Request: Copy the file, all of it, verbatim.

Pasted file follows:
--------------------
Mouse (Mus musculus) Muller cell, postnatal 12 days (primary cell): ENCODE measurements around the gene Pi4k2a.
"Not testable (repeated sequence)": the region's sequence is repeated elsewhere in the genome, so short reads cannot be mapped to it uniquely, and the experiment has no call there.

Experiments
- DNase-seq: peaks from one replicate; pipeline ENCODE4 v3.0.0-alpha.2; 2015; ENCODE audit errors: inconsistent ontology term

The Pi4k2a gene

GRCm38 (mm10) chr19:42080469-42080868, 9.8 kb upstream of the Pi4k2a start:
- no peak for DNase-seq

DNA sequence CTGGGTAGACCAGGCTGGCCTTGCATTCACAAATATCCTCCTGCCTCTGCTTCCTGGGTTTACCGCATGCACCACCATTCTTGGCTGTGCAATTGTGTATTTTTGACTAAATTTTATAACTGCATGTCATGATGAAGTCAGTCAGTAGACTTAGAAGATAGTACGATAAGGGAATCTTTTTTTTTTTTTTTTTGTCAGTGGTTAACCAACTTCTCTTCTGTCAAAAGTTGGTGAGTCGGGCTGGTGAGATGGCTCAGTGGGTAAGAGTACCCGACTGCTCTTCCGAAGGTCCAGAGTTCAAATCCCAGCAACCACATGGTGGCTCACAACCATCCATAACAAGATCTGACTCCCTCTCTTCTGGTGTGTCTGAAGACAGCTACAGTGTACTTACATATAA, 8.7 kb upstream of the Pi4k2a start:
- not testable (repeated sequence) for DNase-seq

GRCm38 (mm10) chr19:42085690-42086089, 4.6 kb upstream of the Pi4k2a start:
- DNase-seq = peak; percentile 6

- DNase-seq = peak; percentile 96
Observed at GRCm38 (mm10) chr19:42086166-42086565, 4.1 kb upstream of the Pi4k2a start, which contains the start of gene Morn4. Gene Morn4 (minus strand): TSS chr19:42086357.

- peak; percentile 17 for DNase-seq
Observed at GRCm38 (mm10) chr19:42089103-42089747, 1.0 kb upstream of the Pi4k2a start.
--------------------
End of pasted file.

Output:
Mouse (Mus musculus) Muller cell, postnatal 12 days (primary cell): ENCODE measurements around the gene Pi4k2a.
"Not testable (repeated sequence)": the region's sequence is repeated elsewhere in the genome, so short reads cannot be mapped to it uniquely, and the experiment has no call there.

Experiments
- DNase-seq: peaks from one replicate; pipeline ENCODE4 v3.0.0-alpha.2; 2015; ENCODE audit errors: inconsistent ontology term

The Pi4k2a gene

GRCm38 (mm10) chr19:42080469-42080868, 9.8 kb upstream of the Pi4k2a start:
- no peak for DNase-seq

DNA sequence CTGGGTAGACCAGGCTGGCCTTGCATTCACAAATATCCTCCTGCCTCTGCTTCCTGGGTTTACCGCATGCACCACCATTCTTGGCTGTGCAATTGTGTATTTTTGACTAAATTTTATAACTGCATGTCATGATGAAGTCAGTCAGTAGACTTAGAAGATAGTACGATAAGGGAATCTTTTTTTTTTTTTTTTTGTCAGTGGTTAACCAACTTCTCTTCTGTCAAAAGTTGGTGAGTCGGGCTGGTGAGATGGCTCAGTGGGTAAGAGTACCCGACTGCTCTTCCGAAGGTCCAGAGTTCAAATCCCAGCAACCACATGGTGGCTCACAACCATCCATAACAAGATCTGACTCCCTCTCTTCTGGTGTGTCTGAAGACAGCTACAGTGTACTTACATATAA, 8.7 kb upstream of the Pi4k2a start:
- not testable (repeated sequence) for DNase-seq

GRCm38 (mm10) chr19:42085690-42086089, 4.6 kb upstream of the Pi4k2a start:
- DNase-seq = peak; percentile 6

- DNase-seq = peak; percentile 96
Observed at GRCm38 (mm10) chr19:42086166-42086565, 4.1 kb upstream of the Pi4k2a start, which contains the start of gene Morn4. Gene Morn4 (minus strand): TSS chr19:42086357.

- peak; percentile 17 for DNase-seq
Observed at GRCm38 (mm10) chr19:42089103-42089747, 1.0 kb upstream of the Pi4k2a start.